Even that, however, totally ignores the extensive testimony of Peters, who not only took Rose's bets from Janszen but took them directly from Pete Rose himself:
Dowd: As I understand it, in 1984 you were in the bookmaking business.
James goes on: "There are only three people cited by Dowd, that I can see, who 1. Claim that these are Pete Rose's bets. 2. Are actually in a position to know. Those three people are Janszen, his girlfriend, and the guy who was placing Rose's bets before Janszen was honored with that responsibility." [James, pp. 789]
"The other guy, the Third Man, hasn't given clear, consistent statements; sometimes he suggest that Pete Rose was betting on baseball, sometimes he insists that he wasn't, sometimes he says he doesn't know. Mostly just says "leave me alone"." [James, pp. 789]
"The guy" is Gioiosa, who the Dowd Report posits was the long-time runner before that had a falling out with Rose in spring training 1987. Gioiosa went to jail in part for protecting Rose even after they had fallen out, and being part of a cocaine distribution conspiracy. Gioiosa claimed he had won a lucrative horse-racing bet that had actually been placed by Rose and others, in order to shield Rose from the tax liability. In August of 2001, after 12 years of keeping quiet, Gioiosa gave an interview to Vanity Fair where he claimed that Rose bet on baseball, used a corked bat, and was interested in investing in cocaine distribution. That Rose might have been involved in cocaine distribution was not a new allegation: Janszen relates that both Gioiosa and Bertolini were involved in trafficking cocaine and Rose called Janszen to check on the quality [Paul Janszen Deposition, Exhibit 38, pp. 29-30]. The interview with Gioiosa was done by Buzz Bissinger, who has won a Pulitzer Prize for investigative journalism. Gioiosa was not compensated for the interview.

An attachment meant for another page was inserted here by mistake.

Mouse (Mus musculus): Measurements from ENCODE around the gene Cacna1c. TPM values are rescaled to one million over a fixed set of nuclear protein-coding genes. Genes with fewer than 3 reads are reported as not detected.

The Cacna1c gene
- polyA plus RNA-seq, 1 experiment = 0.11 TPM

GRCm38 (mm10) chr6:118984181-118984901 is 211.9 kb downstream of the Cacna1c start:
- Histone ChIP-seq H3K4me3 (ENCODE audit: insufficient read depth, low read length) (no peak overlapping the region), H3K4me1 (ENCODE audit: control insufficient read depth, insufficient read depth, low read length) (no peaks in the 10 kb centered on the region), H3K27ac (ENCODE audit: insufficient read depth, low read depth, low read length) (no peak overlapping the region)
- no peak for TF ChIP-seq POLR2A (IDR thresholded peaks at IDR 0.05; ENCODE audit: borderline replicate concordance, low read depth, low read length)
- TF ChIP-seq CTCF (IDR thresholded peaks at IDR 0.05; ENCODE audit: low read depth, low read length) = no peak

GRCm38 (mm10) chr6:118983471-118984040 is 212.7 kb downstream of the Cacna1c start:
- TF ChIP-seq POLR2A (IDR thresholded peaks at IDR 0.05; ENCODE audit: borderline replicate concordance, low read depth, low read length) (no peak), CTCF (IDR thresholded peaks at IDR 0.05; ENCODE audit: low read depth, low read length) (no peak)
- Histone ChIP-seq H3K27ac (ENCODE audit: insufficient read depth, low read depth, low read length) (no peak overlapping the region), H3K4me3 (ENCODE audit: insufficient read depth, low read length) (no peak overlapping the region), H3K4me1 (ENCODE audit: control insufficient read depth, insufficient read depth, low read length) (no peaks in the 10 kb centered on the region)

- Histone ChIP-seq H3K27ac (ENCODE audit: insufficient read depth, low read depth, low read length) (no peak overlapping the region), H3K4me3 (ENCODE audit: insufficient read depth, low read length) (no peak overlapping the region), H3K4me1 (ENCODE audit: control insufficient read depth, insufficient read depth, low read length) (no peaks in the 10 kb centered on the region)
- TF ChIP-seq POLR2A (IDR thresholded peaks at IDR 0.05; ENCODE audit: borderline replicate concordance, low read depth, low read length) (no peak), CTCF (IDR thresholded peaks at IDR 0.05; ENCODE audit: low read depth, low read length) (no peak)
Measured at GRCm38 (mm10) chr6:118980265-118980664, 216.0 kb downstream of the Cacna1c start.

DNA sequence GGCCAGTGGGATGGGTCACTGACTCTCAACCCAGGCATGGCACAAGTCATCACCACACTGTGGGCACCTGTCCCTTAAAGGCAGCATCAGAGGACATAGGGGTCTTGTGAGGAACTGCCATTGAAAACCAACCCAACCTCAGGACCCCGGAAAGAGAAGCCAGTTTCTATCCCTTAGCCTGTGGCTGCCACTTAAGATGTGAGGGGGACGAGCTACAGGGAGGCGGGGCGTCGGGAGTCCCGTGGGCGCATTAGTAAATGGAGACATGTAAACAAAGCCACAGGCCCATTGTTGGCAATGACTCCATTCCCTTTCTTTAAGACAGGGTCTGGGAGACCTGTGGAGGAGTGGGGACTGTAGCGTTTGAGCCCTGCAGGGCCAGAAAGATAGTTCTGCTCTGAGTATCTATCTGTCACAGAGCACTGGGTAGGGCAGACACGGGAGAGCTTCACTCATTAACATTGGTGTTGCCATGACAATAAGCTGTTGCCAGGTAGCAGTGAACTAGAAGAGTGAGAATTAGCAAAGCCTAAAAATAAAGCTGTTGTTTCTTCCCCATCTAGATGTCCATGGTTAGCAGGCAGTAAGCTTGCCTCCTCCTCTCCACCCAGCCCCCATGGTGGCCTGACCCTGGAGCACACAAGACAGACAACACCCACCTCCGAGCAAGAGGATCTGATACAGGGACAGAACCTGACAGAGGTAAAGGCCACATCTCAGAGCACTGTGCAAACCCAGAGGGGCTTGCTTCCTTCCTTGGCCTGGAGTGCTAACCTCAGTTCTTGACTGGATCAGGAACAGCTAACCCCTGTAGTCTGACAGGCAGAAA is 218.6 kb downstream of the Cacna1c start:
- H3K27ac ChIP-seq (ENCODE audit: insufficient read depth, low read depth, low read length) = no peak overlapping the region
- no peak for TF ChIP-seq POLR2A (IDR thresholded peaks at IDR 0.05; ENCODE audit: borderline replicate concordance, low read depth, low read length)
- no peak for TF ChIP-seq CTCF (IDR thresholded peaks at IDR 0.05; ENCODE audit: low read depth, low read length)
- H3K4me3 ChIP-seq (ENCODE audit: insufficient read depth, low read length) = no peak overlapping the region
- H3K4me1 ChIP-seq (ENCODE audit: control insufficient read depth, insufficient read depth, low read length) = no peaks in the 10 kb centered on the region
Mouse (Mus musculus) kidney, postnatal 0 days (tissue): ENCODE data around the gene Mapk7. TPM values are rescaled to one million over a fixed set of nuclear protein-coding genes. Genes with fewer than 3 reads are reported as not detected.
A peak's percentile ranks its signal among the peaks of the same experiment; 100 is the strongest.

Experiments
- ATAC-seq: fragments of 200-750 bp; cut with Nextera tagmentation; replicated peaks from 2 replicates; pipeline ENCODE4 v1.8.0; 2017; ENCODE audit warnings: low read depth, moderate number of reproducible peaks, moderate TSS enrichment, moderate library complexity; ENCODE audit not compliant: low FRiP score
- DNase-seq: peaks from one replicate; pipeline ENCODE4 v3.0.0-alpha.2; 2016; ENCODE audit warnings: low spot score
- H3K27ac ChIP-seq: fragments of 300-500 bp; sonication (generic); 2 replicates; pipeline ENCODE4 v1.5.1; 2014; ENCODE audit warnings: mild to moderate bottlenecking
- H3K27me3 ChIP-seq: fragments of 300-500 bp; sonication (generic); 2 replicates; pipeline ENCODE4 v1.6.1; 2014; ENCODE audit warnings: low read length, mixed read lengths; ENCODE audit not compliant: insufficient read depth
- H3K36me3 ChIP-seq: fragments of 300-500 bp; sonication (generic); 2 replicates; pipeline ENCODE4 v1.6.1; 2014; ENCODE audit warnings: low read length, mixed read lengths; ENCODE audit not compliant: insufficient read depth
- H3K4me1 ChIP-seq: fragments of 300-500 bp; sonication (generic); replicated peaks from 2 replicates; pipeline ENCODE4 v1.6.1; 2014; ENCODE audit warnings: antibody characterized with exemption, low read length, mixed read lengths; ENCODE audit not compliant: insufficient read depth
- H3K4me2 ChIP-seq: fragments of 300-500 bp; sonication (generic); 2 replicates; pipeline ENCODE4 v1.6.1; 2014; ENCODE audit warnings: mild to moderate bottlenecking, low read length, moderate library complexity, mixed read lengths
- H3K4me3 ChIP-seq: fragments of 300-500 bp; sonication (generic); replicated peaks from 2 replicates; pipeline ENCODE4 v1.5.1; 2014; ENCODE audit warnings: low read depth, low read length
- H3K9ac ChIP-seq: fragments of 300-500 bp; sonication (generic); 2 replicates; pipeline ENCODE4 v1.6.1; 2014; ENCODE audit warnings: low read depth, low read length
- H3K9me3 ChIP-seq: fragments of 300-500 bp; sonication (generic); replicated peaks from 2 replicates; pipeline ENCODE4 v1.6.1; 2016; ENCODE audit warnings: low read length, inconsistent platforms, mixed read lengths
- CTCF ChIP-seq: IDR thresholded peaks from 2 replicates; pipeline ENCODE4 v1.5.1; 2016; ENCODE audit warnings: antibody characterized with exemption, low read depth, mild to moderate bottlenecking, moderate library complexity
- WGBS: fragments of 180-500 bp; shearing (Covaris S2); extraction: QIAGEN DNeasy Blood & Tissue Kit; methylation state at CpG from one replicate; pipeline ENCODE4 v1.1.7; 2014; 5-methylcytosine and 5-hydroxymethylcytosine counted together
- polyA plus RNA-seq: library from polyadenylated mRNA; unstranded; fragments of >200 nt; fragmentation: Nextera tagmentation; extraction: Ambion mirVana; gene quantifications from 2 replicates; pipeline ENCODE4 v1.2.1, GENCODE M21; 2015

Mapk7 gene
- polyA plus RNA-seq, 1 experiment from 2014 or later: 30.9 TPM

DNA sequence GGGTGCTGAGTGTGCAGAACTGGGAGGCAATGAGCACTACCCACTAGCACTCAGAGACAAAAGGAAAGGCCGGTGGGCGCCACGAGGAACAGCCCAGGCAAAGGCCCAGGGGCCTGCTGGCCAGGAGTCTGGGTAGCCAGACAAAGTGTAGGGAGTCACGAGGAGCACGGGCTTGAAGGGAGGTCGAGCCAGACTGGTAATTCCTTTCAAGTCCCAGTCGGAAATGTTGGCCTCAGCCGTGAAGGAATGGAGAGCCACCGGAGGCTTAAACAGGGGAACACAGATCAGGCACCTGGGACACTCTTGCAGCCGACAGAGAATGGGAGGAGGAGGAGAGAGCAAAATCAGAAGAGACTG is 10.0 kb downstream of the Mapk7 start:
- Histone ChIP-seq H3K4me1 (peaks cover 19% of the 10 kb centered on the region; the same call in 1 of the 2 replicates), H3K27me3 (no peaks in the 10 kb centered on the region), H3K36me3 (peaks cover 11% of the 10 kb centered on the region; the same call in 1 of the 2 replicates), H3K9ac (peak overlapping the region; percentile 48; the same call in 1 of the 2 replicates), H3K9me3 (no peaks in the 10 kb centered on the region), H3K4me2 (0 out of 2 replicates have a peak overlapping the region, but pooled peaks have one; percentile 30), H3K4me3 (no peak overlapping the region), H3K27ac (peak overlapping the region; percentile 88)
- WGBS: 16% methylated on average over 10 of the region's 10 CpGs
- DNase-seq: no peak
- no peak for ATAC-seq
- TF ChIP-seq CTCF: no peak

There are several others that James does not mention but who meet his criteria for substantial witnesses. Again, Ron Peters, who took bets from Janszen, Marcum, and Pete Rose himself. Also, Jim Procter, a body-builder and friend of Janszen, was present with Janszen when Rose called Janszen during baseball season and gave betting instructions on that day's games [James, E. Procter Deposition, Exhibit 51, pp. 9-11].
Another figure who might be able to speak is Bertolini, who took bets for Rose and speaks extensively in a taped conversation about how badly this went for him, how much money Rose owes him, and how running Rose's bets had destroyed his life. [Transcript of Janszen-Bertolini Conversation, Exhibit 27]. Despite the amount of debt and the difficult position he was in, however, Bertolini does not co-operate with the investigation. He remained on good terms with Rose throughout.
"Janszen and his girlfriend both insist that these were Pete Rose's bets, and both took lie detector tests to prove it. And both failed. [James, pp. 789]
This is false. "Danita Marcum passed the examination." [Dowd, pp. 52]